Los Angeles, CA (February 21, 2017): The Tyler Prize Executive Committee will award the 2017 Tyler Prize for Environmental Achievement to pioneering Mexican ecologist Professor José Sarukhán, for his scientific contributions to the field of biological diversity and institution-building.
At a time when the fate of Mexico’s rainforests was in critical danger from extensive land clearing, then-Mexican President Carlos Salinas turned to Sarukhán for advice on how to show the global community that the country valued its natural resources. In response Sarukhán masterminded a federal government department focused entirely on biodiversity – one of the first of its kind in the world. It became known as CONABIO, the ‘National Commission for the Knowledge and Use of Biodiversity’ (Spanish: Comisión Nacional para el Conocimiento y Uso de la Biodiversidad).
Now in its 25th anniversary year, CONABIO runs what is considered as the largest, electronically accessible, national biodiversity database in the world, with over 11.2 million specimens. CONABIO is an interministerial Commission (spanning 10 federal ministries) that acquires knowledge and shapes policies on conservation and the sustainable use of Mexico’s natural resources. This integrated approach to conservation has proven so successful that President Obama’s advisory council recommended it be used as a model for the United States.
Tyler Prize Executive Committee Chair Julia Marton-Lefèvre said Sarukhán was being recognized for identifying a scientific problem and creating a solution that was built into his nation’s laws and regulations, through strong institutions.
“As a world-class scientist – Sarukhán published in all the most esteemed scientific journals and got the highest prizes that every scientist wants. But he knew that seeking ‘knowledge for the sake of knowledge’ was no longer enough, and that saving the biodiversity in Mexico’s forests would take much more than just excellent science.
“Few scientists could convince a President to find budget for a federal-level conservation agency – but Sarukhán did, and because of that, Mexico’s forests now have an institutional watchdog actively protecting their biodiversity.
“Sarukhán has made sure that his science has led to practical solutions that are changing peoples’ lives and changing the way the environment is able to provide us a home for the future,” said Marton-Lefèvre.
As the winner of the Tyler Prize, Sarukhán will receive a $200,000 cash prize and join the ranks of laureates that include Jane Goodall and E.O Wilson.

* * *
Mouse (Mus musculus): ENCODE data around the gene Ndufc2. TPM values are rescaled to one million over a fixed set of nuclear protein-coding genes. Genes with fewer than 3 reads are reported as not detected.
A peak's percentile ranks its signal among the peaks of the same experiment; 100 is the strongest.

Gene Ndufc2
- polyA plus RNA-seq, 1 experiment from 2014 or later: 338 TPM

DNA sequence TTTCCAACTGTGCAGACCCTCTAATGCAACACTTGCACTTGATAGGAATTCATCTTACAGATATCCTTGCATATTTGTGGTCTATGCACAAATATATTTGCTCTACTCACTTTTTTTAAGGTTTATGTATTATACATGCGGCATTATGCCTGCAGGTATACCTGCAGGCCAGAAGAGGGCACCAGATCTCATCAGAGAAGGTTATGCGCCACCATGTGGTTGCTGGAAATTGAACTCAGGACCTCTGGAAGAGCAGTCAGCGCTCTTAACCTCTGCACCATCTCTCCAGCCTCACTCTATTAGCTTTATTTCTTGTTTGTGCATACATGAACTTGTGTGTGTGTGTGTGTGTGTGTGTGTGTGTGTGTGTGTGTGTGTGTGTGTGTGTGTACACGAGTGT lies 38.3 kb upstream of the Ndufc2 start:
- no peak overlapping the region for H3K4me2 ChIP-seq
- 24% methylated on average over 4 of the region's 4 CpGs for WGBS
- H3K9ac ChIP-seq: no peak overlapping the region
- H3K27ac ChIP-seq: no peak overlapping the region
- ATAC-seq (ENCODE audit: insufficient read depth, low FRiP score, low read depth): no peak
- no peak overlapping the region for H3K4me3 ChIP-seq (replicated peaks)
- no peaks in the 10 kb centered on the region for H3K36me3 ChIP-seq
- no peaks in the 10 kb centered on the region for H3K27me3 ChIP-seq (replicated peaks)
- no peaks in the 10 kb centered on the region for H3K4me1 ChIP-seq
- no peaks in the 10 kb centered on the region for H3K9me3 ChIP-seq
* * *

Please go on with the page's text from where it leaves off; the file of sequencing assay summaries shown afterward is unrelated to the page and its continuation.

Sarukhán said he was “honored and humbled” by the Prize, and attributed his social responsibility to his mentors, eminent biologist Arturo Gómez-Pompa (himself a Tyler Laureate) and botanist Dr. Efraim Hernández Xolocotzi. In the 1970’s, both mentors had been two of the most effective voices of criticism of the government’s rainforest clearing,. The experience was formative for Sarukhán, and helped him to understand that science was ‘something that had to be fought for’.
“Scientists should make people aware of the implications that research has on their surroundings and their own health. I believe that academia has a contract with society, to be outspoken if information is not being used the way it should be – perhaps because of political or economical reasons. I know that not everyone is built to do that kind of work, but if one feels they can take on this role, which might be called activism or politics, I think one has to do it,” said Professor Sarukhán.
As CONABIO’s national coordinator, Sarukhán has worked under five different presidential administrations from both sides of the political spectrum – a role that has often required him to defend biodiversity as a national priority.
“Scientists should defend a fundamental principle: humankind cannot move forward if governments pretend not to know, or not to be based, in fact and science.”
Harold Mooney, the 2008 Tyler Prize Laureate and Professor of Environmental Biology at Stanford University, said that Sarukhán is an extraordinary scientific leader and statesman.
“He was one of the first academics to recognize the importance of building a link between conservation and development policies based on scientific knowledge.”
Professor José Sarukhán will be honored at an Award Ceremony in Washington DC on May 4th. Earlier that day he will give a special lecture and appear in a panel discussion. Members of the press interested in attending should email the Media Director.